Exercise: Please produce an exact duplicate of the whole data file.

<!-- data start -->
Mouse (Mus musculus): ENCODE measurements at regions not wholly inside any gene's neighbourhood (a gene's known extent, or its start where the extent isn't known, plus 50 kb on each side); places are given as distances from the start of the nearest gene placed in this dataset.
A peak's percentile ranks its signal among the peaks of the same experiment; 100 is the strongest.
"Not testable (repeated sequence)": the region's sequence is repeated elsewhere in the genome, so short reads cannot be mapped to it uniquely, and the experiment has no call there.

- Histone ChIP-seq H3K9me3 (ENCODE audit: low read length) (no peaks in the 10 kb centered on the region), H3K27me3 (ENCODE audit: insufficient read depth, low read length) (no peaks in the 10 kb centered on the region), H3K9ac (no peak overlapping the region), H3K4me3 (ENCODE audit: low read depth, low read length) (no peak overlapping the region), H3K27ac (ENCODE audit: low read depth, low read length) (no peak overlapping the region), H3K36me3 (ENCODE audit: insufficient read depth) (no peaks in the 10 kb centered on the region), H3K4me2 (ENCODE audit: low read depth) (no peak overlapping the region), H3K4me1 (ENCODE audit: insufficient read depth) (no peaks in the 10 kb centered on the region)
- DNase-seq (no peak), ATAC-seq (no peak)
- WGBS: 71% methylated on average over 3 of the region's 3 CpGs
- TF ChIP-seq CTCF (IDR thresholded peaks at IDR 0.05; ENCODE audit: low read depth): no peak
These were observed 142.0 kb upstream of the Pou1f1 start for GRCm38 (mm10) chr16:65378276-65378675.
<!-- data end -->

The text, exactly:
Mouse (Mus musculus): ENCODE measurements at regions not wholly inside any gene's neighbourhood (a gene's known extent, or its start where the extent isn't known, plus 50 kb on each side); places are given as distances from the start of the nearest gene placed in this dataset.
A peak's percentile ranks its signal among the peaks of the same experiment; 100 is the strongest.
"Not testable (repeated sequence)": the region's sequence is repeated elsewhere in the genome, so short reads cannot be mapped to it uniquely, and the experiment has no call there.

- Histone ChIP-seq H3K9me3 (ENCODE audit: low read length) (no peaks in the 10 kb centered on the region), H3K27me3 (ENCODE audit: insufficient read depth, low read length) (no peaks in the 10 kb centered on the region), H3K9ac (no peak overlapping the region), H3K4me3 (ENCODE audit: low read depth, low read length) (no peak overlapping the region), H3K27ac (ENCODE audit: low read depth, low read length) (no peak overlapping the region), H3K36me3 (ENCODE audit: insufficient read depth) (no peaks in the 10 kb centered on the region), H3K4me2 (ENCODE audit: low read depth) (no peak overlapping the region), H3K4me1 (ENCODE audit: insufficient read depth) (no peaks in the 10 kb centered on the region)
- DNase-seq (no peak), ATAC-seq (no peak)
- WGBS: 71% methylated on average over 3 of the region's 3 CpGs
- TF ChIP-seq CTCF (IDR thresholded peaks at IDR 0.05; ENCODE audit: low read depth): no peak
These were observed 142.0 kb upstream of the Pou1f1 start for GRCm38 (mm10) chr16:65378276-65378675.